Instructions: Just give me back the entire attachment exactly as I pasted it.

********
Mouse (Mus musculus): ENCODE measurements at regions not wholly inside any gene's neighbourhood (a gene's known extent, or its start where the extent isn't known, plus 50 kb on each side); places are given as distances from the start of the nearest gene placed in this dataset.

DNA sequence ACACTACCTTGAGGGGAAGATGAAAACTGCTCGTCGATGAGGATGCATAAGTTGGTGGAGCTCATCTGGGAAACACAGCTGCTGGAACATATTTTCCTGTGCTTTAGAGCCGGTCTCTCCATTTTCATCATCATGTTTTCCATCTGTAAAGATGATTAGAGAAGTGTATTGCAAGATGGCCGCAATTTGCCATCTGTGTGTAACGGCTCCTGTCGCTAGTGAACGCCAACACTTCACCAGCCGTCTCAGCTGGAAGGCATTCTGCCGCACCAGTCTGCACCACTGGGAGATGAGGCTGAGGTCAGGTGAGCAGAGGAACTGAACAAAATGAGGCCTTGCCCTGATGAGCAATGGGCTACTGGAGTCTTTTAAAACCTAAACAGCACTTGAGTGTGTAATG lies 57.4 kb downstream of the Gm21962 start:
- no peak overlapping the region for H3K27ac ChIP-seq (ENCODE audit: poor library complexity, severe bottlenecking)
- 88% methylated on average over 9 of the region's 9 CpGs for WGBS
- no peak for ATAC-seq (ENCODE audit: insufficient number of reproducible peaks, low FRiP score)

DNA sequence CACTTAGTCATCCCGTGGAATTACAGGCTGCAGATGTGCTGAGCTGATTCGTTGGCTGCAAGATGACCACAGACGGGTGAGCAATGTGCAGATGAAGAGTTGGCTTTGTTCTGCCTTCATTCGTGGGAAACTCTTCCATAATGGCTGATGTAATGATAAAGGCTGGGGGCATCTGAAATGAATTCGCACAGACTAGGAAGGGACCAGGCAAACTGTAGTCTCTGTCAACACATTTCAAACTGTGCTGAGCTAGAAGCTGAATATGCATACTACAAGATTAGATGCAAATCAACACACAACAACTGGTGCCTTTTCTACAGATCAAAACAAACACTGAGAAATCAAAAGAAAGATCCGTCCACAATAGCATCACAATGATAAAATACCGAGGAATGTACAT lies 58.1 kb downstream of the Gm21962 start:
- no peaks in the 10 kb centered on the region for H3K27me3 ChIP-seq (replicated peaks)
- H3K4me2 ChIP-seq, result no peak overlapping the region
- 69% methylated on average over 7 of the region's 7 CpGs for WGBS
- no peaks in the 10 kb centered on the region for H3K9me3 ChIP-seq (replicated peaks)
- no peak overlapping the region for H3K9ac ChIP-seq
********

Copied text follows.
Mouse (Mus musculus): ENCODE measurements at regions not wholly inside any gene's neighbourhood (a gene's known extent, or its start where the extent isn't known, plus 50 kb on each side); places are given as distances from the start of the nearest gene placed in this dataset.

DNA sequence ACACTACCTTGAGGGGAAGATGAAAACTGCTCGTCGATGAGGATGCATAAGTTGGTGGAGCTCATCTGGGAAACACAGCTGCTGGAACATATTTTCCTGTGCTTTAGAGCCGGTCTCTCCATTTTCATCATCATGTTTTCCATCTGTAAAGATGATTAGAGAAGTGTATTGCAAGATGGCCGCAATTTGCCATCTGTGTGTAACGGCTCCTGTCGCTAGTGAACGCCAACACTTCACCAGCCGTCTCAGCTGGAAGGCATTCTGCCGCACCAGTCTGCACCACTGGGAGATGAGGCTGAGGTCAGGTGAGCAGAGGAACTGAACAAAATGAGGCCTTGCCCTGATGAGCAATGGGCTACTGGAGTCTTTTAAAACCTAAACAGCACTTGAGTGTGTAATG lies 57.4 kb downstream of the Gm21962 start:
- no peak overlapping the region for H3K27ac ChIP-seq (ENCODE audit: poor library complexity, severe bottlenecking)
- 88% methylated on average over 9 of the region's 9 CpGs for WGBS
- no peak for ATAC-seq (ENCODE audit: insufficient number of reproducible peaks, low FRiP score)

DNA sequence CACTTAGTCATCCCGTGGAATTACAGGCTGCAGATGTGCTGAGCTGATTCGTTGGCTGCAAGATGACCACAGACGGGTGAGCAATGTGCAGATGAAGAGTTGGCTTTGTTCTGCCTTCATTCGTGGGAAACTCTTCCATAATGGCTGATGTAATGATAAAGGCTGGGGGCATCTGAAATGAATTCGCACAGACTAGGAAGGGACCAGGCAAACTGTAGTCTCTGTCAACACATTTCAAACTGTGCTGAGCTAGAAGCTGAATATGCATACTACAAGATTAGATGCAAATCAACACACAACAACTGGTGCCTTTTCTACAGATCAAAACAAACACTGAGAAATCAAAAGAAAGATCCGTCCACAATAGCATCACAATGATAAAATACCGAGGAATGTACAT lies 58.1 kb downstream of the Gm21962 start:
- no peaks in the 10 kb centered on the region for H3K27me3 ChIP-seq (replicated peaks)
- H3K4me2 ChIP-seq, result no peak overlapping the region
- 69% methylated on average over 7 of the region's 7 CpGs for WGBS
- no peaks in the 10 kb centered on the region for H3K9me3 ChIP-seq (replicated peaks)
- no peak overlapping the region for H3K9ac ChIP-seq